Earliest direct evidence of plant processing in prehistoric Saharan pottery

Nat Plants. 2016 Dec 19;3:16194. doi: 10.1038/nplants.2016.194.

Abstract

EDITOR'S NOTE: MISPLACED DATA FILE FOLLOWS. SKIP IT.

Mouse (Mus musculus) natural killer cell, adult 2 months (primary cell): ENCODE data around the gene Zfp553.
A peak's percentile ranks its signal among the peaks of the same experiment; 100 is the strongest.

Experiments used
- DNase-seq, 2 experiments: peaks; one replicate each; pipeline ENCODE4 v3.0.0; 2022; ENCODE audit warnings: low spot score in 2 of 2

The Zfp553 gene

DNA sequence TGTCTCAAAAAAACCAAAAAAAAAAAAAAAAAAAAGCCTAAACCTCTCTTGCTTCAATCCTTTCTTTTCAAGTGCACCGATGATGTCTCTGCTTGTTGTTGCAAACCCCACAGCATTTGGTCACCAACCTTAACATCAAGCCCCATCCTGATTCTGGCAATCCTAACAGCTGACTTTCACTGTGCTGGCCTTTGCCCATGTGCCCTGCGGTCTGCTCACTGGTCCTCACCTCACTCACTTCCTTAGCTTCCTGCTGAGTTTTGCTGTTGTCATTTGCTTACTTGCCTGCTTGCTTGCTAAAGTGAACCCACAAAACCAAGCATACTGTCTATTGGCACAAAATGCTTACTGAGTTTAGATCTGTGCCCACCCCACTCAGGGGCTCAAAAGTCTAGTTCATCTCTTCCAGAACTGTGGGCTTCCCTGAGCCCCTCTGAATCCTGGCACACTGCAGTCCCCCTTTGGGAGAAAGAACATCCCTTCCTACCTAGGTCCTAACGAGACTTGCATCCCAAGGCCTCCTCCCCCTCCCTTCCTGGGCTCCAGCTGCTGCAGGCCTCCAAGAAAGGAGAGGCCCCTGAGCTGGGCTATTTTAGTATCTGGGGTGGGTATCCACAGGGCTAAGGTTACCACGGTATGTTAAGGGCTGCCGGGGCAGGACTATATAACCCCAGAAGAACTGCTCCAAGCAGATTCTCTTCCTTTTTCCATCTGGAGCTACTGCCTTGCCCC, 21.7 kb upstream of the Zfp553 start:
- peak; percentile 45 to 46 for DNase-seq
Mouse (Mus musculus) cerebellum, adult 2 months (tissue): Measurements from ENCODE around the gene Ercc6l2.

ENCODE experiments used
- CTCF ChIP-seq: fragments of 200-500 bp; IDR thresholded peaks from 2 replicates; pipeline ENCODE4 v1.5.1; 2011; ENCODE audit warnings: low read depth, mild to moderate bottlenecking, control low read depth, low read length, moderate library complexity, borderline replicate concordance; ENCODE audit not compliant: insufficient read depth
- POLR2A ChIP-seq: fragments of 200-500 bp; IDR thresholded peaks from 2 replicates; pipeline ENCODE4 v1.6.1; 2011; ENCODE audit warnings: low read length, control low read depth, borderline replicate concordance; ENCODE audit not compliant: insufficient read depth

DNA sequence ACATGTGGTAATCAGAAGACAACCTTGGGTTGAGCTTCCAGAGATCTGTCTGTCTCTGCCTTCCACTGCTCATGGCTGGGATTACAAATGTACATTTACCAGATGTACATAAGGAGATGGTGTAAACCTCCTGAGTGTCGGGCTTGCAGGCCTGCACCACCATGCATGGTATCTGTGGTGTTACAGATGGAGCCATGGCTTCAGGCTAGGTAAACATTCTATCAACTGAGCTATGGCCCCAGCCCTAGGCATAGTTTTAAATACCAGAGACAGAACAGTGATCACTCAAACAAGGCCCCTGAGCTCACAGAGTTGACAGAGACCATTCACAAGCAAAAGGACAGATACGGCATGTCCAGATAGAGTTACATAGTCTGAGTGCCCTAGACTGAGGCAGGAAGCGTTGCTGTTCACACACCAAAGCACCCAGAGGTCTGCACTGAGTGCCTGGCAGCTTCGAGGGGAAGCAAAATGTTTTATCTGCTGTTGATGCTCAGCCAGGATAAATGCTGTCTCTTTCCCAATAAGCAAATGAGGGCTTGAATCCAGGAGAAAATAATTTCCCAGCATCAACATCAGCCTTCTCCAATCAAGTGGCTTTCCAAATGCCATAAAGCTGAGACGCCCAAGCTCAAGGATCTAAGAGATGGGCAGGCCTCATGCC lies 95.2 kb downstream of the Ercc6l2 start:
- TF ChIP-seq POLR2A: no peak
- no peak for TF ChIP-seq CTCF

The invention of thermally resistant ceramic cooking vessels around 15,000 years ago was a major advance in human diet and nutrition1-3, opening up new food groups and preparation techniques. Previous investigations of lipid biomarkers contained in food residues have routinely demonstrated the importance of prehistoric cooking pots for the processing of animal products across the world4. Remarkably, however, direct evidence for plant processing in prehistoric pottery has not been forthcoming, despite the potential to cook otherwise unpalatable or even toxic plants2,5. In North Africa, archaeobotanical evidence of charred and desiccated plant organs denotes that Early Holocene hunter-gatherers routinely exploited a wide range of plant resources6. Here, we reveal the earliest direct evidence for plant processing in pottery globally, from the sites of Takarkori and Uan Afuda in the Libyan Sahara, dated to 8200-6400 bc. Characteristic carbon number distributions and δ13C values for plant wax-derived n-alkanes and alkanoic acids indicate sustained and systematic processing of C3/C4 grasses and aquatic plants, gathered from the savannahs and lakes in the Early to Middle Holocene green Sahara.